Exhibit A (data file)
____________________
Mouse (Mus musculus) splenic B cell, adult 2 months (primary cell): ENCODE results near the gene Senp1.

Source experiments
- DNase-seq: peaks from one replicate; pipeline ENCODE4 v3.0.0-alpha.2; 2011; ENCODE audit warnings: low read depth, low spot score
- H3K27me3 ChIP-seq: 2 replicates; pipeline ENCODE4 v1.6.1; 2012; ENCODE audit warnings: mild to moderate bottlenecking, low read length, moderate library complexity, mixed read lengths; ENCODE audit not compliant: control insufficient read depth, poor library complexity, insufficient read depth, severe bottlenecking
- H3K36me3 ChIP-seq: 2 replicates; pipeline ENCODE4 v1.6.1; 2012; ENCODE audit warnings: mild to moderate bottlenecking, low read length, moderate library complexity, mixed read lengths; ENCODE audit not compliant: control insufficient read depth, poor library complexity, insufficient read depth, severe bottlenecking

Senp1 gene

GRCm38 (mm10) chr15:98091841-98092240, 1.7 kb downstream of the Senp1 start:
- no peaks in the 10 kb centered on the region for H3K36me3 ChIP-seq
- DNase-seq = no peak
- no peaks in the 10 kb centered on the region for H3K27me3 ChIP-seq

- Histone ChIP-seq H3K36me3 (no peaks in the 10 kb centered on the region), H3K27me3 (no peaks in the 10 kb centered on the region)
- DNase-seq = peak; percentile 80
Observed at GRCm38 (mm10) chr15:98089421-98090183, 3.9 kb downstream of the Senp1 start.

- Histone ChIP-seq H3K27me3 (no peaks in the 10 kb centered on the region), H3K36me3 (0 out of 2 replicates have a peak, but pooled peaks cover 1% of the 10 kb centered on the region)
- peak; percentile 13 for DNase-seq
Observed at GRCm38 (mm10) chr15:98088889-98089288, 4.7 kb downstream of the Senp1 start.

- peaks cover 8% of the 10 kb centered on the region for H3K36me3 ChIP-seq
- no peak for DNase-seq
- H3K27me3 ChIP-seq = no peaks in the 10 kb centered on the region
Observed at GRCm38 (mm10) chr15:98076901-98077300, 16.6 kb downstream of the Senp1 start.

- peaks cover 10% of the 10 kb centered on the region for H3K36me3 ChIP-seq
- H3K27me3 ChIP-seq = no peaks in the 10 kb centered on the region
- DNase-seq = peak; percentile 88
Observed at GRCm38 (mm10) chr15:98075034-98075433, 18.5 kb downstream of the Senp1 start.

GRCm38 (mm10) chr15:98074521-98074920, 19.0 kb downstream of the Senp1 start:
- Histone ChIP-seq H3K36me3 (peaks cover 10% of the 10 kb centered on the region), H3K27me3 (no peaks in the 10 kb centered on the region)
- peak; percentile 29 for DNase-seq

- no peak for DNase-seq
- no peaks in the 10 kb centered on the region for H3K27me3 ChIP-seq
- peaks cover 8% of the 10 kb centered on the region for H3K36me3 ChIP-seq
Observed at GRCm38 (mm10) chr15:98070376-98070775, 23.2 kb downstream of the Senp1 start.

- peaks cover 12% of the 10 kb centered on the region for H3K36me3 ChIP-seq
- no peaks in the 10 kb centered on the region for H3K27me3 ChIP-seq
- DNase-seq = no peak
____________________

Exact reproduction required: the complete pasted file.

Mouse (Mus musculus) splenic B cell, adult 2 months (primary cell): ENCODE results near the gene Senp1.

Source experiments
- DNase-seq: peaks from one replicate; pipeline ENCODE4 v3.0.0-alpha.2; 2011; ENCODE audit warnings: low read depth, low spot score
- H3K27me3 ChIP-seq: 2 replicates; pipeline ENCODE4 v1.6.1; 2012; ENCODE audit warnings: mild to moderate bottlenecking, low read length, moderate library complexity, mixed read lengths; ENCODE audit not compliant: control insufficient read depth, poor library complexity, insufficient read depth, severe bottlenecking
- H3K36me3 ChIP-seq: 2 replicates; pipeline ENCODE4 v1.6.1; 2012; ENCODE audit warnings: mild to moderate bottlenecking, low read length, moderate library complexity, mixed read lengths; ENCODE audit not compliant: control insufficient read depth, poor library complexity, insufficient read depth, severe bottlenecking

Senp1 gene

GRCm38 (mm10) chr15:98091841-98092240, 1.7 kb downstream of the Senp1 start:
- no peaks in the 10 kb centered on the region for H3K36me3 ChIP-seq
- DNase-seq = no peak
- no peaks in the 10 kb centered on the region for H3K27me3 ChIP-seq

- Histone ChIP-seq H3K36me3 (no peaks in the 10 kb centered on the region), H3K27me3 (no peaks in the 10 kb centered on the region)
- DNase-seq = peak; percentile 80
Observed at GRCm38 (mm10) chr15:98089421-98090183, 3.9 kb downstream of the Senp1 start.

- Histone ChIP-seq H3K27me3 (no peaks in the 10 kb centered on the region), H3K36me3 (0 out of 2 replicates have a peak, but pooled peaks cover 1% of the 10 kb centered on the region)
- peak; percentile 13 for DNase-seq
Observed at GRCm38 (mm10) chr15:98088889-98089288, 4.7 kb downstream of the Senp1 start.

- peaks cover 8% of the 10 kb centered on the region for H3K36me3 ChIP-seq
- no peak for DNase-seq
- H3K27me3 ChIP-seq = no peaks in the 10 kb centered on the region
Observed at GRCm38 (mm10) chr15:98076901-98077300, 16.6 kb downstream of the Senp1 start.

- peaks cover 10% of the 10 kb centered on the region for H3K36me3 ChIP-seq
- H3K27me3 ChIP-seq = no peaks in the 10 kb centered on the region
- DNase-seq = peak; percentile 88
Observed at GRCm38 (mm10) chr15:98075034-98075433, 18.5 kb downstream of the Senp1 start.

GRCm38 (mm10) chr15:98074521-98074920, 19.0 kb downstream of the Senp1 start:
- Histone ChIP-seq H3K36me3 (peaks cover 10% of the 10 kb centered on the region), H3K27me3 (no peaks in the 10 kb centered on the region)
- peak; percentile 29 for DNase-seq

- no peak for DNase-seq
- no peaks in the 10 kb centered on the region for H3K27me3 ChIP-seq
- peaks cover 8% of the 10 kb centered on the region for H3K36me3 ChIP-seq
Observed at GRCm38 (mm10) chr15:98070376-98070775, 23.2 kb downstream of the Senp1 start.

- peaks cover 12% of the 10 kb centered on the region for H3K36me3 ChIP-seq
- no peaks in the 10 kb centered on the region for H3K27me3 ChIP-seq
- DNase-seq = no peak